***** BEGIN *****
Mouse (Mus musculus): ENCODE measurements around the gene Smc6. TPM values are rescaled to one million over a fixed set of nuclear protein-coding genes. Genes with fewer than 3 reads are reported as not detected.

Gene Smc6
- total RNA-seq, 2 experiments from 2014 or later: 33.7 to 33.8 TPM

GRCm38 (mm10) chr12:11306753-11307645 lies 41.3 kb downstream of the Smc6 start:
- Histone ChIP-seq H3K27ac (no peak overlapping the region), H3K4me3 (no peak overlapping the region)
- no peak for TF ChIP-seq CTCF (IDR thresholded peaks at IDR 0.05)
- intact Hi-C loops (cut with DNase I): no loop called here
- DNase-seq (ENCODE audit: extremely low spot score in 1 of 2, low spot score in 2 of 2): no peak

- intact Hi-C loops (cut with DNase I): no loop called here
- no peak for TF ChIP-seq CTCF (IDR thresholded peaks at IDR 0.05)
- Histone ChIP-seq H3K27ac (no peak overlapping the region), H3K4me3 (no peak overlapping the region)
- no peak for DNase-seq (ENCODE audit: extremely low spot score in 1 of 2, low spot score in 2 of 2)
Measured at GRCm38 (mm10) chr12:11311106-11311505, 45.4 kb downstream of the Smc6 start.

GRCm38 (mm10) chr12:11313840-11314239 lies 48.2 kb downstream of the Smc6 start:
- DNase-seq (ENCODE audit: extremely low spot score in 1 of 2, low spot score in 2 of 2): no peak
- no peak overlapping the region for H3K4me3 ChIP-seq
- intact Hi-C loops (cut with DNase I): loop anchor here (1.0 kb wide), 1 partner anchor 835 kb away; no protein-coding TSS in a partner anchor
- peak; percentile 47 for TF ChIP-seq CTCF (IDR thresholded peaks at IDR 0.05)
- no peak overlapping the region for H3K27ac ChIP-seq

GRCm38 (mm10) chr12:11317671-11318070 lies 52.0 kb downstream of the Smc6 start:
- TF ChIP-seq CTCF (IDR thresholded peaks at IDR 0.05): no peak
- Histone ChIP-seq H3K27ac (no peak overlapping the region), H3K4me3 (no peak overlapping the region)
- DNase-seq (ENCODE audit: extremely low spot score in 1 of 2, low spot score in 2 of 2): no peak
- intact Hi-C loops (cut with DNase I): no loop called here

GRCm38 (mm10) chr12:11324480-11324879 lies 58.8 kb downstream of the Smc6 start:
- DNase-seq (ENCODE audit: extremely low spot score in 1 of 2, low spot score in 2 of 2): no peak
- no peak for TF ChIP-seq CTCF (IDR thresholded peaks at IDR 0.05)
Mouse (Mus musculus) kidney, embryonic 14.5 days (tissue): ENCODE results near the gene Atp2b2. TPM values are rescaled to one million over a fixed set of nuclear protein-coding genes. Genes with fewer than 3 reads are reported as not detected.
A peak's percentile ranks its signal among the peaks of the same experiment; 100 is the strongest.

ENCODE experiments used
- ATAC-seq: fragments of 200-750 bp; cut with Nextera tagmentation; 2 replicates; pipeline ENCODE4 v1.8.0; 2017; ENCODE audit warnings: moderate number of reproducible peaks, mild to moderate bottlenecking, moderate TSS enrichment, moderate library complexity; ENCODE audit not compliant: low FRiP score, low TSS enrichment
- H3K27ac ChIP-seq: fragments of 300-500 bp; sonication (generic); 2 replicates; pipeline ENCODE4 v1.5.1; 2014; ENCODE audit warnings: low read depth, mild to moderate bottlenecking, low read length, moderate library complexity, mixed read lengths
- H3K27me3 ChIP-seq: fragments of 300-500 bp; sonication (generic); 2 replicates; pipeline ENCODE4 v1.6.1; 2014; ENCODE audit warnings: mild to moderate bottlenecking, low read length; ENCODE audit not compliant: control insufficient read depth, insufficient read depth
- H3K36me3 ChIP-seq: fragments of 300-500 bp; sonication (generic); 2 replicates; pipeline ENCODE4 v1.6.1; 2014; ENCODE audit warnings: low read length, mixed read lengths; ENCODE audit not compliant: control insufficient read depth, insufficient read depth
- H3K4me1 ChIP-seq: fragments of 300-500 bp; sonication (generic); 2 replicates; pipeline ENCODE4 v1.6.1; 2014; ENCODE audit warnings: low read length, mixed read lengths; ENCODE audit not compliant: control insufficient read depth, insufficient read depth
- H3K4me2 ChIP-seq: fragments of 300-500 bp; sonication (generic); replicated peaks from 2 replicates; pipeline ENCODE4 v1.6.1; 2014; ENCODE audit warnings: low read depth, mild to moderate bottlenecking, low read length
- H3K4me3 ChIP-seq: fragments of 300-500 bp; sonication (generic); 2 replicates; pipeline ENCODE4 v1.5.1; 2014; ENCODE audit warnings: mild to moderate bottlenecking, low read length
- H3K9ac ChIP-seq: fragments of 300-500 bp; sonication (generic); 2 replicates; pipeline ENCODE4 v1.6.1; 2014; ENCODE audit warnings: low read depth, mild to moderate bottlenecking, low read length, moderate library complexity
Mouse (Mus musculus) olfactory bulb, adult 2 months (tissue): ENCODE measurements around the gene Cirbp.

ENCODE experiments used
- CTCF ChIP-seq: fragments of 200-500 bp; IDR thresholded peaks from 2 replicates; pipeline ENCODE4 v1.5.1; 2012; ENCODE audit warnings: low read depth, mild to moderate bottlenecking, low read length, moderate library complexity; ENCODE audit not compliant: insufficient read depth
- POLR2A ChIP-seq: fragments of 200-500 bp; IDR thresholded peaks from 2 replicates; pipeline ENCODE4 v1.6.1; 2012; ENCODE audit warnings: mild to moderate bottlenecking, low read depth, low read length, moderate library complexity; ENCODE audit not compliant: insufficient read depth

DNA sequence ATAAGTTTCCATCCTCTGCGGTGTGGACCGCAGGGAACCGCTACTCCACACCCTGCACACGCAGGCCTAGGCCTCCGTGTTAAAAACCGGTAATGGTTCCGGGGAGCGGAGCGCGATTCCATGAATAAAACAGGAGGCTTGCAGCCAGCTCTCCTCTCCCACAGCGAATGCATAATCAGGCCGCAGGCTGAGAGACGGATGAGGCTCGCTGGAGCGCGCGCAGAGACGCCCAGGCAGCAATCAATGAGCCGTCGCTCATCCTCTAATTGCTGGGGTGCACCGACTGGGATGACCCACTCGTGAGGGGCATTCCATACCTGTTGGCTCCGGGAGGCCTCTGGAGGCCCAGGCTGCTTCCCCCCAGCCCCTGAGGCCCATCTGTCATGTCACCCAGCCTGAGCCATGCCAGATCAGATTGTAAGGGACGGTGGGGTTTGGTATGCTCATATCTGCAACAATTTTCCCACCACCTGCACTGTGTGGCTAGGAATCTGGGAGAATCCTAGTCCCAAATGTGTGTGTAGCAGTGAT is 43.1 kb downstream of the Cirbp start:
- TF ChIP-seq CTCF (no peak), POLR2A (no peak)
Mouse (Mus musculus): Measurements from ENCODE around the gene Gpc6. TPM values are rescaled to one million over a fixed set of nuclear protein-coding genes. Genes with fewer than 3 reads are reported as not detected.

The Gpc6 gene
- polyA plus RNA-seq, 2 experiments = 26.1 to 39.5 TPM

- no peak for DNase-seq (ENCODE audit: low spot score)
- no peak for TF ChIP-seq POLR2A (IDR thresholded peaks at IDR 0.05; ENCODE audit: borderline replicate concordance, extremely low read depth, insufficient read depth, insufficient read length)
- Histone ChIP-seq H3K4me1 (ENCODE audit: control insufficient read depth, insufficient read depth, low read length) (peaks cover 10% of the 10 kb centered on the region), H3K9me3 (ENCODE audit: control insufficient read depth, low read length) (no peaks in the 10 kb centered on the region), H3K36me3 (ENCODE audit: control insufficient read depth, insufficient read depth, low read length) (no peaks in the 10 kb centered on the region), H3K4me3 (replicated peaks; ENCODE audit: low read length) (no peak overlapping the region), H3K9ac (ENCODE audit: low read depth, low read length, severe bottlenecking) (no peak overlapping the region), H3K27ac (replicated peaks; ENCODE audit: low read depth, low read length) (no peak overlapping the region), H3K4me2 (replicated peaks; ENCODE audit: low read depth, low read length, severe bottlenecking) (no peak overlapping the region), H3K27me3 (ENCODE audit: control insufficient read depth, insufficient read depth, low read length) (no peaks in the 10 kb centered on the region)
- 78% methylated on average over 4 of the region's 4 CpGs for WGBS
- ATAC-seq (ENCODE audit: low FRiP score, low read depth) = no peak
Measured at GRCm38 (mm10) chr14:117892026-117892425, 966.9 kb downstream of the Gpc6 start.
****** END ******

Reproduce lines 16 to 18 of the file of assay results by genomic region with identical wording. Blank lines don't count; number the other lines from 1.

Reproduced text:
- no peak overlapping the region for H3K4me3 ChIP-seq
- intact Hi-C loops (cut with DNase I): loop anchor here (1.0 kb wide), 1 partner anchor 835 kb away; no protein-coding TSS in a partner anchor
- peak; percentile 47 for TF ChIP-seq CTCF (IDR thresholded peaks at IDR 0.05)